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Book review: <i>The Wicked Girls</i> by Alex Marwood

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the cover of the book

In the tiny seaside town of Whitmouth, girls are being strangled. There's a stalker on the loose, and there are two women on the outskirts of the investigation who have a big secret to keep.

The story

Two little girls, one rich, one poor, commit a horrific crime together. The kind of crime that drives a community apart, the kind where the law doesn't come close to the lustful justice of the mob. Human nature is ugly, and self righteousness just makes it uglier. The two little girls are divided, sent to different detention facilities, and after their release check in monthly and promise, under threat of being sent back to prison, never to have any contact with each other.

Amber Gordon has struggled to get where she is. On the management team of the cleaning crew at Funnland, she is responsible for keeping the amusement park at Whitmouth clean for the punters. Life hasn't been kind to her, she's struggled to overcome all manner of financial and emotional adversity. But she owns her own little place, has a handsome common-law husband, and two little dogs who she smothers with love. It's not much, but it's hers. And she's always aware of being kind to people, how important it is. It's the little things.

Kirsty Lindsay is a freelance journalist with a two kids and an out of work husband, who she loves just as passionately as ever. Well educated and in the middle classes, they muddle through. When she's sent to Whitmouth to cover the murders, her past doesn't stay dead.

The style

I found this book disturbing. In a really well considered, well written way, but disturbing none the less. It's masterfully put together, building suspense between two narratives; the present, murders in Whitmouth written chronologically, and the past, the murder of a little girl, written in bits and pieces so the reader doesn't piece together how the little girl actually died until the end of the story. The Wicked Girls is more than your average crime thriller, it's a psychological delve into stalkers, murderers, child murders, and society – people who knee-jerk, people who reach of the nearest pitchfork without thinking. The writing is so reasonable, and at the same time so compassionate, it's a story that's terribly emotionally draining. There were bits towards the end where I had to stop reading to have a little think about how I was feeling, and sort out my emotional reaction before I continued. The murder of children by other children – the James Bulger case being an excellent example – always causes a pretty devastating social response. And I could remember everything about James Bulger and the huge debate it caused in reading this book.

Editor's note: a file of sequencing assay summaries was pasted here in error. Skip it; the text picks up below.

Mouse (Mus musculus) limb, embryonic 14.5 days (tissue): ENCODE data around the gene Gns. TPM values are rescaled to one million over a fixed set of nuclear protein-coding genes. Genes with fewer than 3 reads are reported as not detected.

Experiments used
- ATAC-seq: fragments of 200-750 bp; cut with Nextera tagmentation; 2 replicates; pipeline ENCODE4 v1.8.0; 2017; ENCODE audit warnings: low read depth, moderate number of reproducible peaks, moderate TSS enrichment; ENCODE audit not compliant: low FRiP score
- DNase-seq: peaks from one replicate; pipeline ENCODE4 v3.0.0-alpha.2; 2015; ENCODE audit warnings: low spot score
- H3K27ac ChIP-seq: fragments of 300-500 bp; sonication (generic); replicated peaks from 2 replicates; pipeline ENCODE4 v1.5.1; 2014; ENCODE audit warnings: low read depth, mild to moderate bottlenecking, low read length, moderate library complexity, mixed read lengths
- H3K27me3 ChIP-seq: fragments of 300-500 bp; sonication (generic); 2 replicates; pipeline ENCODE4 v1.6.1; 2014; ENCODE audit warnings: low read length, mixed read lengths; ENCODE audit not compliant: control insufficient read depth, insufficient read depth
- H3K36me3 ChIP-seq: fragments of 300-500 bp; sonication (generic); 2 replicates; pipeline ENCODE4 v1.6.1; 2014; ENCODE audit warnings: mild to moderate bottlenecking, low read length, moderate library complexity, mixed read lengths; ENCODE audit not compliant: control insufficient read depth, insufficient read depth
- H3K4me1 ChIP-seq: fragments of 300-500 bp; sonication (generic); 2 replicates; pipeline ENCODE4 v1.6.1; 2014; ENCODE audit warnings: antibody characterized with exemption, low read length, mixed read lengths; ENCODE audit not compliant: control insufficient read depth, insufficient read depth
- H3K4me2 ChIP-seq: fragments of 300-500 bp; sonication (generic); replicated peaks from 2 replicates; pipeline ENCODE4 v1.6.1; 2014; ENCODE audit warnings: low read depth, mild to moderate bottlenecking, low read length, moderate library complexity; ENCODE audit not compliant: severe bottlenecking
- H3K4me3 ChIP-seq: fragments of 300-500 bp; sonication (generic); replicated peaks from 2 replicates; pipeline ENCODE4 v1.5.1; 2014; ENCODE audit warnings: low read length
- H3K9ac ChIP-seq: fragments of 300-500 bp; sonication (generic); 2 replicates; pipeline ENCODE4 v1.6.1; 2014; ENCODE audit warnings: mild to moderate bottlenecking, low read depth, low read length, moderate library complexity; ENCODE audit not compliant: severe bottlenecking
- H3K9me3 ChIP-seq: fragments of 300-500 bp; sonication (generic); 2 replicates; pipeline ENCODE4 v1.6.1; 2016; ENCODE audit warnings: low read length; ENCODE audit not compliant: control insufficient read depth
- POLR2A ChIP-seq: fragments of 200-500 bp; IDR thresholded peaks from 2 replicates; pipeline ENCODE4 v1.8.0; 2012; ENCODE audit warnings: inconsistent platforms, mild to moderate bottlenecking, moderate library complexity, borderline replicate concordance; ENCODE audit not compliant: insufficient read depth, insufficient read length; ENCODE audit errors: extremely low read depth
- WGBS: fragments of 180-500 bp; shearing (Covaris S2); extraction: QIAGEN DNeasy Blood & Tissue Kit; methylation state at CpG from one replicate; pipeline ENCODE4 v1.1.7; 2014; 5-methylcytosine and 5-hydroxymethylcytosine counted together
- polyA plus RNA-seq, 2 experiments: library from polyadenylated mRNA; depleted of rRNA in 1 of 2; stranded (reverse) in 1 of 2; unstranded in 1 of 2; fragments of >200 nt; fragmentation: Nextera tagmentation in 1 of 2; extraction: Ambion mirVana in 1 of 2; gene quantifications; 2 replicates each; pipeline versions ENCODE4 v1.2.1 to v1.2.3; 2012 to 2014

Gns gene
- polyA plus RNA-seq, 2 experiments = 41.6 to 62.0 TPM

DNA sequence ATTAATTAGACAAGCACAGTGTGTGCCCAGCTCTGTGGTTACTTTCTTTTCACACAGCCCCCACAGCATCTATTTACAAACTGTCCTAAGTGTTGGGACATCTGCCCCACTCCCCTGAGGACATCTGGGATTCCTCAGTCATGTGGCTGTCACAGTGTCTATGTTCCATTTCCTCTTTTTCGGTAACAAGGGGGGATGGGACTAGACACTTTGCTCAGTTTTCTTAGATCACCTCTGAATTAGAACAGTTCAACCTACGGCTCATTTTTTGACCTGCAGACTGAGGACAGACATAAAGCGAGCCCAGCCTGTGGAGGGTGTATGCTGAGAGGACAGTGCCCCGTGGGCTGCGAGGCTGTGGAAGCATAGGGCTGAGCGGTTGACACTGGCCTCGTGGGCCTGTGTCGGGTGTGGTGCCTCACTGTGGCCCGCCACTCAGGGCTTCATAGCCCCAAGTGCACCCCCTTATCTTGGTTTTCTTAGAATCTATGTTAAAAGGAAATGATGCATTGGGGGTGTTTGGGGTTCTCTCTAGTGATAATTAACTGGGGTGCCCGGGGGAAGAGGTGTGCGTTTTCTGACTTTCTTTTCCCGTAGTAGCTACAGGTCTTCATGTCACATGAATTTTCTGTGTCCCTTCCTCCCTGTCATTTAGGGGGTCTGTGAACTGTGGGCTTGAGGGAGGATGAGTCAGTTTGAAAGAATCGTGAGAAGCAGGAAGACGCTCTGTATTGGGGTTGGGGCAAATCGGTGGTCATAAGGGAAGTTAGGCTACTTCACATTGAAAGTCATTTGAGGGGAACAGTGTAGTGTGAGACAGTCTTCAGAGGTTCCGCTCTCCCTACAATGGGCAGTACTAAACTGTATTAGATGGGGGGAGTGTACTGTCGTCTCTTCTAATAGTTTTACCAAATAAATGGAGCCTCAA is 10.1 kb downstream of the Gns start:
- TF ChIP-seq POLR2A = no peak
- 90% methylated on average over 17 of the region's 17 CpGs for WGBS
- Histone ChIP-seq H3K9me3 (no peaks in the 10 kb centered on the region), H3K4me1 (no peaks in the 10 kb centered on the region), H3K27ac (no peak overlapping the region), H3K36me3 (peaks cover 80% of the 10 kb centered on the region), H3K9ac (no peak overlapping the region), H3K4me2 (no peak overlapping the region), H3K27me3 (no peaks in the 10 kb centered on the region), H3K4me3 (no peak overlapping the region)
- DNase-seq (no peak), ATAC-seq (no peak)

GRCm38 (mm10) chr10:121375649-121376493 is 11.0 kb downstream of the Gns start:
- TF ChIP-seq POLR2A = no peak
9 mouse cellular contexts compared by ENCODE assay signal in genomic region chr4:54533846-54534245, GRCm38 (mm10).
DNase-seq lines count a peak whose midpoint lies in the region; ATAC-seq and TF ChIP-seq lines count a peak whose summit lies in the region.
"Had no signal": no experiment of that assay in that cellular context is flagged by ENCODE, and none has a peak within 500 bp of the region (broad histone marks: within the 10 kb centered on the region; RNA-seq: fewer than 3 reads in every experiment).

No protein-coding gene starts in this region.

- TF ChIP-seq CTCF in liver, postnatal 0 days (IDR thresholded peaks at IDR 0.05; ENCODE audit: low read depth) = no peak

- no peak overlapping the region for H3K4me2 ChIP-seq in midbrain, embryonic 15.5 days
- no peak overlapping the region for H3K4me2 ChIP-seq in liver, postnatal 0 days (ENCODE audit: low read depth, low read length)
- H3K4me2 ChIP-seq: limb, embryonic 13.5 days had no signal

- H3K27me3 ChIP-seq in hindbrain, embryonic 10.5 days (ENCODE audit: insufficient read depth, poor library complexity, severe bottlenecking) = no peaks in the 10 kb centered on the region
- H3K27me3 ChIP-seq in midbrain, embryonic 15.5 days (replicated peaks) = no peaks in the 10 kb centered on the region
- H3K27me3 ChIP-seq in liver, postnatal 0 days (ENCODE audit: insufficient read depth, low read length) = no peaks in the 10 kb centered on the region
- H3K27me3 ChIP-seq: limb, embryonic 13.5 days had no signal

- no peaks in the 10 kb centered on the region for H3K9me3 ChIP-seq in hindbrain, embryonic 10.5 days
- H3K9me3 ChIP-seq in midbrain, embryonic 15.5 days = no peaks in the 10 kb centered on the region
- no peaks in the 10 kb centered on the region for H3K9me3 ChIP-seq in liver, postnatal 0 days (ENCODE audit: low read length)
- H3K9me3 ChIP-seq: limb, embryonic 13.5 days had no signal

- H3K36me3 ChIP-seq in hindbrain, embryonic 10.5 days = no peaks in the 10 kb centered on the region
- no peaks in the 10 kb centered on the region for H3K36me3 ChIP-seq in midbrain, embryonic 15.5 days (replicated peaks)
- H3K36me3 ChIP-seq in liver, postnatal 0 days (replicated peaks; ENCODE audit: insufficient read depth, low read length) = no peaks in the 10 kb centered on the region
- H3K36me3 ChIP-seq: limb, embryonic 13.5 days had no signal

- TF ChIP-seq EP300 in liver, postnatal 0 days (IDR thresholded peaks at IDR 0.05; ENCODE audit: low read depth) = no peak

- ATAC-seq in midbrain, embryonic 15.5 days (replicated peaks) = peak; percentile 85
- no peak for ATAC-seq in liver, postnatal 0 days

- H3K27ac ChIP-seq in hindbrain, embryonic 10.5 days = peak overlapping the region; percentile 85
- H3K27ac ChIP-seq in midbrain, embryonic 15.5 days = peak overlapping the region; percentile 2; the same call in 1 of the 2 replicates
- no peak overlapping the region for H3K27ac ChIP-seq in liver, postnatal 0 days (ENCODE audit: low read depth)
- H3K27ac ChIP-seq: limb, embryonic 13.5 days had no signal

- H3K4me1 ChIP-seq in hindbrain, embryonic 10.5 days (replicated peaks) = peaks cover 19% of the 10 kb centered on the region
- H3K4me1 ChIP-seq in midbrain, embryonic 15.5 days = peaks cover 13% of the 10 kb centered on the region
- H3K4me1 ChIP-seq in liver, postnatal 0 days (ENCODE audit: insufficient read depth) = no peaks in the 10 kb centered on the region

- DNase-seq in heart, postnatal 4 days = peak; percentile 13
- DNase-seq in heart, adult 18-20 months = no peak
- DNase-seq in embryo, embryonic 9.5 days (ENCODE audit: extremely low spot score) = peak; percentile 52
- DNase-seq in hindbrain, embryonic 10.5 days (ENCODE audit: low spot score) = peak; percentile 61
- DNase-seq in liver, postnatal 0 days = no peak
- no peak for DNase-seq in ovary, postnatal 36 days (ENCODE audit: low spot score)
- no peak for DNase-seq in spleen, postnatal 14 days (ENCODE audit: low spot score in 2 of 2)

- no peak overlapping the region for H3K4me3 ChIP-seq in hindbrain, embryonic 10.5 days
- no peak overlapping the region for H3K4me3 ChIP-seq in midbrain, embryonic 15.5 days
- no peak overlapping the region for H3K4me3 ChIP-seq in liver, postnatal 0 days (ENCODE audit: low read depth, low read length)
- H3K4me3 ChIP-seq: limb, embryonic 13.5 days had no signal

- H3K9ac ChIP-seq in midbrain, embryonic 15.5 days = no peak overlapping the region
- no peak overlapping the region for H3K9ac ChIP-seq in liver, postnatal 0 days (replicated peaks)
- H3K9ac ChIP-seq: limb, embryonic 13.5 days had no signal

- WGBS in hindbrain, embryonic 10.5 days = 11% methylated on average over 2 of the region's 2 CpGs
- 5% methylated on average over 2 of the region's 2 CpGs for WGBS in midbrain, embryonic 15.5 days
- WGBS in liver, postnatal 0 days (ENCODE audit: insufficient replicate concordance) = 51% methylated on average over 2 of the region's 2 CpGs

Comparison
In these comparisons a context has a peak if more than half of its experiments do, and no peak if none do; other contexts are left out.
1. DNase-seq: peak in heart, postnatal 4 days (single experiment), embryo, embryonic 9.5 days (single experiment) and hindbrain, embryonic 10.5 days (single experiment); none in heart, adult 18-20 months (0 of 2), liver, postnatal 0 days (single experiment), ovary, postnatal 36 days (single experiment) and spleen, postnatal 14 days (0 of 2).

If you're thinking it sound like it isn't for you, don't! The story is so well constructed, the characters so well rounded, and the issues so pertinent that it would be a shame NOT to read it. And you know what? People SHOULD be thinking about this issue. They SHOULD be thinking about our society, the way we deal with crime, the way we process emotionally charged issues. The way we knee-jerk and call for mob justice, and the way the media deals with these issues as well. What I'm trying to say is, this is a really, really good book for a multitude of reasons above and beyond the fact that it's a good ole suspense novel. To phrase that another way, READ IT READ IT NOW.

Who is this book for?

Want to be suckered in to thinking about a really emotive social issue without even realising until it's too late?

Actually, scrap that. I think this book should be read, not only because it's fantastic entertainment and a great read (and a quick read), but also because it DOES make the reader think about certain aspects of our society which aren't comfortable but have been, and still are, pervading our collective. You know how in the above section I shouted READ IT, READ IT NOW? Well I meant that.

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I don't think I've ever read anything that manages to tackle the issues and provide such great entertainment to the extent of this novel before. Which is probably a good thing, because it made me feel uncomfortable to the point where I don't want to read it again. I do hope, however, that there are more authors out there writing this kind of thing.

In short

Title: The Wicked Girls
Author: Alex Marwood
Publisher: Penguin Books
ISBN: 978-0143123866
Year published: 2013
Pages: 384
Genre(s): Crime fiction
Review Type: